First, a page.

In a warning issued just months after the outbreak of a highly drug-resistant gonorrhea strain in the region, England’s chief medical officer warned Sunday that the disease could soon become untreatable. Dame Sally Davies urged General Practitioners (GPs) and pharmacies to ensure that they are prescribing the correct drugs to treat the bacterial infection, according to media reports Sunday.
“Gonorrhea is at risk of becoming an untreatable disease due to the continuing emergence of antimicrobial resistance,” Davies reportedly wrote, in a letter to GPs and pharmacies. “Gonorrhea has rapidly acquired resistance to new antibiotics, leaving few alternatives to the current recommendations. It is therefore extremely important that suboptimal treatment does not occur.”
In recent years, as patients resort to indiscriminate use of antibiotics, emergence of “superbugs” has become a major healthcare crisis. Last December, a British government-commissioned review warned that growing resistance to drugs could cast medicine “back to the dark ages” and lead to the death of over 10 million people across the globe by 2050.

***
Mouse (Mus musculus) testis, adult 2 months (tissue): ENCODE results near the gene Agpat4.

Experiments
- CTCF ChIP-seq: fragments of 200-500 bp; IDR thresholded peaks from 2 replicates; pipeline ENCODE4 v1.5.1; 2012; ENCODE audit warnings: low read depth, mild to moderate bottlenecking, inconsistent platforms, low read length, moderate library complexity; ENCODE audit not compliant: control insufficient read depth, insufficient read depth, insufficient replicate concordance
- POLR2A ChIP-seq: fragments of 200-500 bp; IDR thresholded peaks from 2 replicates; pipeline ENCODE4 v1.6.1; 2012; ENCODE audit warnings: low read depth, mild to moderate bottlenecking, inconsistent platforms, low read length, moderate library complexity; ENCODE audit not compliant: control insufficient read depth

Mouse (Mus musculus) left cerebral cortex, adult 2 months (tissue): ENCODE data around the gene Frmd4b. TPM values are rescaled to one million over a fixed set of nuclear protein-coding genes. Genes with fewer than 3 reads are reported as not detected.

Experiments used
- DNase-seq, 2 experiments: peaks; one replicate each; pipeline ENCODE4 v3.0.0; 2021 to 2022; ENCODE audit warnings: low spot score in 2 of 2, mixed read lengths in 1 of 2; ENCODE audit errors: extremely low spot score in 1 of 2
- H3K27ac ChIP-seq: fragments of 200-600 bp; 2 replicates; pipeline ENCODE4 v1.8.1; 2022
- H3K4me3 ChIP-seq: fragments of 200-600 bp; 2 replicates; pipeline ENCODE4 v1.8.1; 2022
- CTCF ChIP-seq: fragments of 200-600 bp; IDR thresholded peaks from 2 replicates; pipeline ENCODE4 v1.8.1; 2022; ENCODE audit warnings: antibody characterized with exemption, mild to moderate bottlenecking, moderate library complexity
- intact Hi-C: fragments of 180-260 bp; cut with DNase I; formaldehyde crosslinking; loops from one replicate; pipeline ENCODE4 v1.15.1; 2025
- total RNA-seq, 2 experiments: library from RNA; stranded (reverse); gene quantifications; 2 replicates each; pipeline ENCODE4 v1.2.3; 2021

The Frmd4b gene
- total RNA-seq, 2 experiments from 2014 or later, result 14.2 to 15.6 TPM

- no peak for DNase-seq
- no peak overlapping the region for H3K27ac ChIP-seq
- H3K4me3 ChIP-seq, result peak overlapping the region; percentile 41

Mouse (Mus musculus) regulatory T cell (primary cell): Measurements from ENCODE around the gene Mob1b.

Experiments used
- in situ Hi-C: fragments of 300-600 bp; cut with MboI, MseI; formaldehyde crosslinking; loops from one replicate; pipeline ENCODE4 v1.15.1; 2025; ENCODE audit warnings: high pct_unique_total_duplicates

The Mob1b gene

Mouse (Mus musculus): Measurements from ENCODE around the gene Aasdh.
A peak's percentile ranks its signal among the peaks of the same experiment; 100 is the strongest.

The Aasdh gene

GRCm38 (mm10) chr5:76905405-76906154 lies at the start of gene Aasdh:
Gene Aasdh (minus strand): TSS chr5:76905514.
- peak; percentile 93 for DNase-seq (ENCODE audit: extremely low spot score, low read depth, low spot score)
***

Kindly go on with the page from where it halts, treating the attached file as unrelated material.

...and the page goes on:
In the case of gonorrhea, a sexually transmitted infection that is currently the second most common bacterial STI in the U.K. after chlamydia, research published earlier this year indicated that doctors in the country were still prescribing the antibiotic ciprofloxacin, even though it was no longer effective in at least a third of the cases.
And, in September, the British Association for Sexual Health and HIV (BASHH) reported that at least 16 cases of the so-called “super-gonorrhea,” which is resistant to first-line antibiotic azithromycin, were detected in several parts of England since March, raising further concerns that this bacterial strain may spread across the country.
“We're really pleased that the chief medical officer has stressed that gonorrhea needs this approach to treatment due to the rapid development of resistance,” BASHH President Jan Clarke told the BBC. “We need to protect what we've got and we need to encourage pharmacists and general practitioners to follow first-line treatment.”